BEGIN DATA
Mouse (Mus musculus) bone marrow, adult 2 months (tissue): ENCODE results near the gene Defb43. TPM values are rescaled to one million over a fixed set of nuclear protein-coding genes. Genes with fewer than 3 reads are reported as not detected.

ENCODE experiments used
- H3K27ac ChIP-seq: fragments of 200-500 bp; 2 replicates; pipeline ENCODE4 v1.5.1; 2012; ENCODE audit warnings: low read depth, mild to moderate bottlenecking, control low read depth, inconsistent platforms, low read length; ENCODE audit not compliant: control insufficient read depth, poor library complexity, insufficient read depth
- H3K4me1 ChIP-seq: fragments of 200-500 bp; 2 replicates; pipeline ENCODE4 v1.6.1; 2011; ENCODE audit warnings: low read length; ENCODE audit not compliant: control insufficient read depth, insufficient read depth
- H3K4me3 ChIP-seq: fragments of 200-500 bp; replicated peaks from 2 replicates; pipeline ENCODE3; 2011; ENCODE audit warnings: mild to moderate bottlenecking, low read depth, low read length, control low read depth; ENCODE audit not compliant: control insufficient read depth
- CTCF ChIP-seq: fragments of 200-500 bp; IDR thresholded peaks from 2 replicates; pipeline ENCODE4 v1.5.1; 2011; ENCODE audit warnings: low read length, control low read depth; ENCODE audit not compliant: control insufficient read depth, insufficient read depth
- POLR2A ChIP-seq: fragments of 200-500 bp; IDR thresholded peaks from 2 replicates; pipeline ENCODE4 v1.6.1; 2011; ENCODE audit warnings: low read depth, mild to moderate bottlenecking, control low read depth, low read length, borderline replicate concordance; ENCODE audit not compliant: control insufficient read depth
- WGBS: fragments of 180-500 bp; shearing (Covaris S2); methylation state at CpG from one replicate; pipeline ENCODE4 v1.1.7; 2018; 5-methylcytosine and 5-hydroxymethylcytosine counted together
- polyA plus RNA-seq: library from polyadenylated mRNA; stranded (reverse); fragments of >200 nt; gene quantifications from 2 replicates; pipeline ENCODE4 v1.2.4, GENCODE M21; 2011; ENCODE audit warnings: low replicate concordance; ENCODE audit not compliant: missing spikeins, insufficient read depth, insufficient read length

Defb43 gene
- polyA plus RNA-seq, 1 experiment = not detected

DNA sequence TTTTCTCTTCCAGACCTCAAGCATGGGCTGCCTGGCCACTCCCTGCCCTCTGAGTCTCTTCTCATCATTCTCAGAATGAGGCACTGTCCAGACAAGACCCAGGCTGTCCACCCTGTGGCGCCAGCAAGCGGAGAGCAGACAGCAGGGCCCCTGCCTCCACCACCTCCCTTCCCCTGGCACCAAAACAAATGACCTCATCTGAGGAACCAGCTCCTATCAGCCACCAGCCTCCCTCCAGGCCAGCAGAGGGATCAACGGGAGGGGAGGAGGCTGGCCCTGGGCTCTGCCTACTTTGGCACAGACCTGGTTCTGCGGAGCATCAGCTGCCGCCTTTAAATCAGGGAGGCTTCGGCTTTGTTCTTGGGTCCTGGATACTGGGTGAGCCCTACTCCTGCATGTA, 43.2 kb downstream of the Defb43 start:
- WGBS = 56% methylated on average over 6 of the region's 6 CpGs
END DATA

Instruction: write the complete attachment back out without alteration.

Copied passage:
Mouse (Mus musculus) bone marrow, adult 2 months (tissue): ENCODE results near the gene Defb43. TPM values are rescaled to one million over a fixed set of nuclear protein-coding genes. Genes with fewer than 3 reads are reported as not detected.

ENCODE experiments used
- H3K27ac ChIP-seq: fragments of 200-500 bp; 2 replicates; pipeline ENCODE4 v1.5.1; 2012; ENCODE audit warnings: low read depth, mild to moderate bottlenecking, control low read depth, inconsistent platforms, low read length; ENCODE audit not compliant: control insufficient read depth, poor library complexity, insufficient read depth
- H3K4me1 ChIP-seq: fragments of 200-500 bp; 2 replicates; pipeline ENCODE4 v1.6.1; 2011; ENCODE audit warnings: low read length; ENCODE audit not compliant: control insufficient read depth, insufficient read depth
- H3K4me3 ChIP-seq: fragments of 200-500 bp; replicated peaks from 2 replicates; pipeline ENCODE3; 2011; ENCODE audit warnings: mild to moderate bottlenecking, low read depth, low read length, control low read depth; ENCODE audit not compliant: control insufficient read depth
- CTCF ChIP-seq: fragments of 200-500 bp; IDR thresholded peaks from 2 replicates; pipeline ENCODE4 v1.5.1; 2011; ENCODE audit warnings: low read length, control low read depth; ENCODE audit not compliant: control insufficient read depth, insufficient read depth
- POLR2A ChIP-seq: fragments of 200-500 bp; IDR thresholded peaks from 2 replicates; pipeline ENCODE4 v1.6.1; 2011; ENCODE audit warnings: low read depth, mild to moderate bottlenecking, control low read depth, low read length, borderline replicate concordance; ENCODE audit not compliant: control insufficient read depth
- WGBS: fragments of 180-500 bp; shearing (Covaris S2); methylation state at CpG from one replicate; pipeline ENCODE4 v1.1.7; 2018; 5-methylcytosine and 5-hydroxymethylcytosine counted together
- polyA plus RNA-seq: library from polyadenylated mRNA; stranded (reverse); fragments of >200 nt; gene quantifications from 2 replicates; pipeline ENCODE4 v1.2.4, GENCODE M21; 2011; ENCODE audit warnings: low replicate concordance; ENCODE audit not compliant: missing spikeins, insufficient read depth, insufficient read length

Defb43 gene
- polyA plus RNA-seq, 1 experiment = not detected

DNA sequence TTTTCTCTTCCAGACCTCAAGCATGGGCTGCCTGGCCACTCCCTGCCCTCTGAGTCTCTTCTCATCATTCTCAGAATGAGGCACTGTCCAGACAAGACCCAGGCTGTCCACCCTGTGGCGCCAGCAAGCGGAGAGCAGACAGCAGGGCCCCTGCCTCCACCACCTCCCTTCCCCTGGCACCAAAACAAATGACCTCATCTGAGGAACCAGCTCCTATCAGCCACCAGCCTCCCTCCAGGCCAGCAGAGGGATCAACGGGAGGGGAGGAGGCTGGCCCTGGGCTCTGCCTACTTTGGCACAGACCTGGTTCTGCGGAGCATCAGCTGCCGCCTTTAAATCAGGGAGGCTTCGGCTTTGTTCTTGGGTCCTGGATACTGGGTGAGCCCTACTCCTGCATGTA, 43.2 kb downstream of the Defb43 start:
- WGBS = 56% methylated on average over 6 of the region's 6 CpGs